Block names use prefixes to emulate namespaces. Each prefix has its own semantics: b- for blocks, h- for block wrappers, l- for layouts, g- for global styles. This is also when modifiers are introduced to indicate block state or property. Modification can be context-dependent such as location; or context-independent.


With the release of Lego 2.0, the unified styling framework at Yandex, BEM is formally born. Blocks are primary units. A block can be used anywhere on the page. Each block is stored in a separate folder with its own documentation. Blocks used are noted in XML files and used to generate CSS files.


Folks at Yandex invent Absolutely Independent Blocks (AIB) to solve the problem of slow DOM updates. Each DOM node has its own class. Tag rules are avoided in CSS.


BEM is open sourced along with some essential BEM tools.


CSS Modules is born with the initial commit happening in May 2015. BEM requires developers to choose unique class names and does not provide encapsulation. CSS Modules solves this by dynamically creating class names and localising styles. Thus, tooling is just as important as conventions. CSS Modules doesn't replace BEM. It makes it easier to implement BEM.

Sample Code

  • /* Source: 
       Accessed: 2019-02-08
    /* Less */
    block {
      &__element {
        &--modifier-one {
           color: red;
        &--modifier--two {
           color: blue;
    /* CSS compiled from the above Less code */
    block__element--modifier-one {
      color: red;
    block__element--modifier-two {
      color: blue;


  1. BEM. 2019a. "The history of BEM." BEM. Accessed 2019-02-06.
  2. BEM. 2019b. "Key concepts." BEM. Accessed 2019-02-06.
  3. BEM. 2019c. "Naming convention." BEM. Accessed 2019-02-06.
  4. BEM. 2019d. "CSS with BEM." BEM. Accessed 2019-02-06.
  5. Berner, David. 2016. "Battling BEM CSS: 10 Common Problems And How To Avoid Them." Smashing Magazine, June 01. Accessed 2019-02-06.
  6. Bos, Bert. 2016. "A brief history of CSS until 2016." W3C, December 17. Accessed 2019-02-06.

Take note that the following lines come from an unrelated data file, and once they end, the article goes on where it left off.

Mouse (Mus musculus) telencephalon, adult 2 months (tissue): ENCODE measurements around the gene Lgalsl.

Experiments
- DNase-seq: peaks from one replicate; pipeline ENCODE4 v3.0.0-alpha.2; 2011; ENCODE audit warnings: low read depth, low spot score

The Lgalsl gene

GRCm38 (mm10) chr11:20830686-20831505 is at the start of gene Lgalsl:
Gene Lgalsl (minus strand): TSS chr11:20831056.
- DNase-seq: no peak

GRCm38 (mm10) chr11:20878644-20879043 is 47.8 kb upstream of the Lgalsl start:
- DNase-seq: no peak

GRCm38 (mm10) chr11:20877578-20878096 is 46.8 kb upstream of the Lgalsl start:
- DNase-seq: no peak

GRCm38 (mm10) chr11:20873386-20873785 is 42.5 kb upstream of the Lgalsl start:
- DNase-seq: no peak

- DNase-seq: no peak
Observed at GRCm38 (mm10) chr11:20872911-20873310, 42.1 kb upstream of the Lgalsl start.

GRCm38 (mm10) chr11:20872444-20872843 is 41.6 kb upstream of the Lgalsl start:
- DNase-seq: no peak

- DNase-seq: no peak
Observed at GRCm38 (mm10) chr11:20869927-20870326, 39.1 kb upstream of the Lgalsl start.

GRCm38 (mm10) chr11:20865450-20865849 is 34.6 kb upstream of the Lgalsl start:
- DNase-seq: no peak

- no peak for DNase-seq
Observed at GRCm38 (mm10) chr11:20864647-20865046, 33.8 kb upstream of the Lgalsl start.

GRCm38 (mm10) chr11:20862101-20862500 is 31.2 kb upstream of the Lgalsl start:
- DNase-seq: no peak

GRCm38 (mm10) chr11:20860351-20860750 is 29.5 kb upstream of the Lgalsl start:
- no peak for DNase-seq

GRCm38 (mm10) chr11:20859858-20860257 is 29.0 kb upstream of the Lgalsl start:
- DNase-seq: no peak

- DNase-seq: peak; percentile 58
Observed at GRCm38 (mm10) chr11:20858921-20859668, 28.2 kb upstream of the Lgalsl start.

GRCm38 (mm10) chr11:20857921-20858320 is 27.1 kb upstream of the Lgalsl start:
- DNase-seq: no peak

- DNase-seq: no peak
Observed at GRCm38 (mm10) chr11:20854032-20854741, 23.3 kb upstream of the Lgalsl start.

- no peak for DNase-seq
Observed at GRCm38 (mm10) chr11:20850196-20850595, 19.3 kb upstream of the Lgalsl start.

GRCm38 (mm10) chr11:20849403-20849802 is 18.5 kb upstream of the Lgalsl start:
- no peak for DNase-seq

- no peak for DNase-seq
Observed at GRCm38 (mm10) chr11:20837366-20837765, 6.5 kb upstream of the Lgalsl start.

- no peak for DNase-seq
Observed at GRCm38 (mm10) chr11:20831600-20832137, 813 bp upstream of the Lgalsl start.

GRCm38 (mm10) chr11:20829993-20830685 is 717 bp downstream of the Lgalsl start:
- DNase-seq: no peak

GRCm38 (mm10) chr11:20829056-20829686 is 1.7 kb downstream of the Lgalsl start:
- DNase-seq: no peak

7. Dutartre, Thibaut. 2016. "Toward CSS modules." Putain de code!, February 23. Accessed 2019-02-06.
  8. Levine, Garrett. 2016. "React Components & B.E.M." Medium, October 02. Accessed 2019-02-06.
  9. Matijević, Tomislav. 2016. "Introduction To BEM Methodology." Engineering Blog, Toptal, April. Accessed 2019-02-06.
  10. P. Silva, Pablo Henrique. 2016. "BEM — Blocks, Elements and Modifiers." tldr tech, on Medium, April 12. Accessed 2019-02-06.
  11. Perezpriego. 2017. "CSS Evolution: From CSS, SASS, BEM, CSS Modules to Styled Components." Medium, January 03. Accessed 2019-02-06.
  12. Powell, Kevin. 2018. "Why I use the BEM naming convention for my CSS." YouTube, November 09. Accessed 2019-02-06.
  13. Rendle, Robin. 2015. "BEM 101." CSS-Tricks, April 02. Updated 2016-03-09. Accessed 2019-02-06.
  14. Roberts, Harry. 2016. "Nesting Your BEM?" CSS Wizardry, November 28. Accessed 2019-02-06.
  15. Shirshin, Maxim. 2014. "Scaling Down The BEM Methodology For Small Projects." Smashing Magazine, July 17. Accessed 2019-02-06.
  16. Tadatuta. 2019. "BEM Methodology." Tadatuta. Accessed 2019-02-06.
  17. css-modules GitHub. 2017. "css-modules/css-modules." October 28. Accessed 2019-02-06.

Further Reading

  1. Popa, Andrei. 2016. "BEM I (finally) understand." AlphaSights, on Medium, May 31. Accessed 2019-02-06.
  2. Belaya, Inna. 2018. "BEM For Beginners: Why You Need BEM." Smashing Magazine, June 18. Accessed 2019-02-06.
  3. Hubert, Victor. 2017. "A practical introduction to the BEM CSS methodology." Medium, January 19. Accessed 2019-02-06.
  4. Perezpriego. 2017. "CSS Evolution: From CSS, SASS, BEM, CSS Modules to Styled Components." Medium, January 03. Accessed 2019-02-06.
  5. Shirshin, Maxim. 2014. "Scaling Down The BEM Methodology For Small Projects." Smashing Magazine, July 17. Accessed 2019-02-06.
  6. Berner, David. 2016. "Battling BEM CSS: 10 Common Problems And How To Avoid Them." Smashing Magazine, June 01. Accessed 2019-02-06.

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Cite As

Devopedia. 2022. "BEM Methodology." Version 6, January 14. Accessed 2023-11-12.
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Last updated on
2022-01-14 06:12:24